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Look to the trees: How carbon markets can help countries achieve their climate targets


As of June 2022, countries with announced net-zero targets cover more than 80 percent of global emissions and account for more than 90 percent of the world’s GDP (PPP) and 80 percent of the world’s population. Countries are applying a variety of market and nonmarket mechanisms to accelerate progress toward their goals to curtail emissions.


Nature-based solutions (NBS)—projects that aim to increase carbon sequestration in the natural environment—could be a key element of this effort. Projects receive carbon credits commensurate to the amount of emissions either removed from the environment or prevented from being emitted into the environment when executed in line with methodologies prescribed by carbon standards. These include restoring degraded forests, mangroves, and peatlands and increasing the amount of carbon sequestered per hectare of land through better land management practices.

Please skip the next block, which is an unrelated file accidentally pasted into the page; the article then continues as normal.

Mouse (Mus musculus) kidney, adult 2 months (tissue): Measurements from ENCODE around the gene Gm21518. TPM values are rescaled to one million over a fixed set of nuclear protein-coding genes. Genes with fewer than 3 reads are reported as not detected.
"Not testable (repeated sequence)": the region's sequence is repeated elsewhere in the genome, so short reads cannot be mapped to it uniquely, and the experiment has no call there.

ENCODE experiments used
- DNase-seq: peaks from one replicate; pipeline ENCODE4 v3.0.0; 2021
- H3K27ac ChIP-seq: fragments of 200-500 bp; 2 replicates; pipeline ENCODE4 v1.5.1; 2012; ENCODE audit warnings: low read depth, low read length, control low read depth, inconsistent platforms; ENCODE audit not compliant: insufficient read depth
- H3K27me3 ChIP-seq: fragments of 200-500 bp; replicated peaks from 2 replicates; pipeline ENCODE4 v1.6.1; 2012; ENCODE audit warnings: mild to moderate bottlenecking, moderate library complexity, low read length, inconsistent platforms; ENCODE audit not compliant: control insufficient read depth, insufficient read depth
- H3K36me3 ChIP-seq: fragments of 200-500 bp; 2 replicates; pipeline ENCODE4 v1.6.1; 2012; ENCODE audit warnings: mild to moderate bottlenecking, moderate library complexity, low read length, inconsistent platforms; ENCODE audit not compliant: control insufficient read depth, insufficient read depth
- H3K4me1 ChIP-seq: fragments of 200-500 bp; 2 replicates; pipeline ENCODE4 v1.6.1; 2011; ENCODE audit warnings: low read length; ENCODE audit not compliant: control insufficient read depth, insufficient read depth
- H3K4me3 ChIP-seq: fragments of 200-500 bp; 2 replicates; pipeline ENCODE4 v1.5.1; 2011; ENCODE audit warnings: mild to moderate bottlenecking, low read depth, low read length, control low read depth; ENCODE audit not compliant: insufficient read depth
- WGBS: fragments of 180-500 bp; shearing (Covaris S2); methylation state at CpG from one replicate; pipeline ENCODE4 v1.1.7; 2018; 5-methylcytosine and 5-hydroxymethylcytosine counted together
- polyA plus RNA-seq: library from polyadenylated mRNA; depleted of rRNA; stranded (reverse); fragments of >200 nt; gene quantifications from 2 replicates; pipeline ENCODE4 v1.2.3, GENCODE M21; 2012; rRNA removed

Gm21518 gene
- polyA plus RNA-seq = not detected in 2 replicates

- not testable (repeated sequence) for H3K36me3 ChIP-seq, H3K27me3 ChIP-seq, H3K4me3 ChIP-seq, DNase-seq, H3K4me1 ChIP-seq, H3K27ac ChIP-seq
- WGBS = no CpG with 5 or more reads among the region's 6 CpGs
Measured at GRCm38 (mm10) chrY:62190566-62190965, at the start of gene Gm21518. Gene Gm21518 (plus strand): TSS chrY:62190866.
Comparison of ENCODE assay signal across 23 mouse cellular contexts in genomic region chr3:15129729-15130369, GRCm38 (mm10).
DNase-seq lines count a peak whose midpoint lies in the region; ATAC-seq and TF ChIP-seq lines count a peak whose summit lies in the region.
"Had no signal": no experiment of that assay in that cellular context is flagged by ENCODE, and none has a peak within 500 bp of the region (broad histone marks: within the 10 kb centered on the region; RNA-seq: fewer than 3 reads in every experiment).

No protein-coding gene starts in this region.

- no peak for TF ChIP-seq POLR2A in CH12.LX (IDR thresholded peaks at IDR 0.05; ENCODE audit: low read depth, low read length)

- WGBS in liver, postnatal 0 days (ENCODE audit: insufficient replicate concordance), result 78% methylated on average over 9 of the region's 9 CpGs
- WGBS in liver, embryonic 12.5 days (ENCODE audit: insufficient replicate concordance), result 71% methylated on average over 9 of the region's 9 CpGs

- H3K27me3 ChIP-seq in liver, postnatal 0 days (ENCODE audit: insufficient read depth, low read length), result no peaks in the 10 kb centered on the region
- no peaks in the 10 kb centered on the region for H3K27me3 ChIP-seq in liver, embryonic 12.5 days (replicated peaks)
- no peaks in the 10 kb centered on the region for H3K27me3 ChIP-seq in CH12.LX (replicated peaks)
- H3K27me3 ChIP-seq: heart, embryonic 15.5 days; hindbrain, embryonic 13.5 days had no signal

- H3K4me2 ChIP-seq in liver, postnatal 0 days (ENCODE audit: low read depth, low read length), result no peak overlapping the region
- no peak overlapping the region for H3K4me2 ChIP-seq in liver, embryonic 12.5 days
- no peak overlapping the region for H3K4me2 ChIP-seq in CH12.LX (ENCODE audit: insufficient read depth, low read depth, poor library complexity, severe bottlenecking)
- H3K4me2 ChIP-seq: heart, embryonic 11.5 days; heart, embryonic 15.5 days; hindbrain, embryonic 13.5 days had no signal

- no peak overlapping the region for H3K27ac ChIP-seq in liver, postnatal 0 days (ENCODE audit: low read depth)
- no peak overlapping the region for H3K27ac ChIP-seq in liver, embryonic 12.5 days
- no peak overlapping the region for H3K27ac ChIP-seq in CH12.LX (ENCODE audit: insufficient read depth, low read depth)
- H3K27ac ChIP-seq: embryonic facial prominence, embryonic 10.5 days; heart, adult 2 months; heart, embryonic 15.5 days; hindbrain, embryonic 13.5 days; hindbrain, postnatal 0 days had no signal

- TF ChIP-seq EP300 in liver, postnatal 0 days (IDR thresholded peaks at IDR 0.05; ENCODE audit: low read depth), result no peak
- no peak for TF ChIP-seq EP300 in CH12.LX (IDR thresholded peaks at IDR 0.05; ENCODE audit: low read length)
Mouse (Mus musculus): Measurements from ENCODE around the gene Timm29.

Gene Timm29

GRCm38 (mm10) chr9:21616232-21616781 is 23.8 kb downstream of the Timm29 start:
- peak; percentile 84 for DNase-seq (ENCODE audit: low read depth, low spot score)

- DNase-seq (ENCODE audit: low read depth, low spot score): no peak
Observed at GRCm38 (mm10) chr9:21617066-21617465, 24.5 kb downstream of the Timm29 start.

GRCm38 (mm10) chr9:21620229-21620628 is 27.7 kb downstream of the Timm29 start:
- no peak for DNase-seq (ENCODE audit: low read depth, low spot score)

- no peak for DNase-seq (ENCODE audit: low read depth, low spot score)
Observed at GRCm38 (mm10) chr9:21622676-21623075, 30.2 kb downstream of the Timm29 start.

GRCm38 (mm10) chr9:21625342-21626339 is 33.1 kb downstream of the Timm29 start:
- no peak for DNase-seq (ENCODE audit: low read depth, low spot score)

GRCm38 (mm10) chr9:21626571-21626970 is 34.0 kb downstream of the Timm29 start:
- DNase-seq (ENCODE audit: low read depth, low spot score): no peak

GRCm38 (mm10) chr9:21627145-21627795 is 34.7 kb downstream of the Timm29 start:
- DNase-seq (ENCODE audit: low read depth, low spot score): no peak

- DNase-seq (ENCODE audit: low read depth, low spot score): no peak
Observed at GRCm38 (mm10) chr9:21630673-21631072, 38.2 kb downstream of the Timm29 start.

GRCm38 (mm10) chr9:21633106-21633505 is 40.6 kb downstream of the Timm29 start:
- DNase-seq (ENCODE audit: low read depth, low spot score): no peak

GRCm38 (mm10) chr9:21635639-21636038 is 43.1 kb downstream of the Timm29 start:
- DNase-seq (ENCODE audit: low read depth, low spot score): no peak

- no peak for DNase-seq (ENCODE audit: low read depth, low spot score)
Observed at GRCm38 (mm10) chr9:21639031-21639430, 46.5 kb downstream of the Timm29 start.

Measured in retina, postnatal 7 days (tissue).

According to McKinsey Nature Analytics, these are the top 10 countries for their carbon crediting NBS potential (%):

  • Brazil and Indonesia, 15% each

  • Democratic Republic of Congo 5%

  • Peru 4%

  • Bolivia, Papua New Guinea, Malaysia, Russia, United States, 3% each

  • Venezuela, 2%

  • Rest of the World, remaining 44%


According to McKinsey, there are signs of growing global demand for carbon credits from companies that have committed to mitigation and net-zero targets. Recent studies forecast a 15-fold increase in demand by 2030, to 1.5–2.0 metric gigatons of CO2 equivalent (GtCO2e) a year.


As indicated, the report focus on Malaysia and be accessed by clicking at the graph below.


And here you can recall our early December post "Malaysia to launch Voluntary Carbon Market Exchange".




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 CARBON CREDIT MARKETS

“Nothing in life is to be feared, it is only to be understood. Now is the time to understand more, so that we may fear less.”

“I am among those who think that science has great beauty”

Madame Marie Curie (1867 - 1934) Chemist & physicist. French, born Polish.

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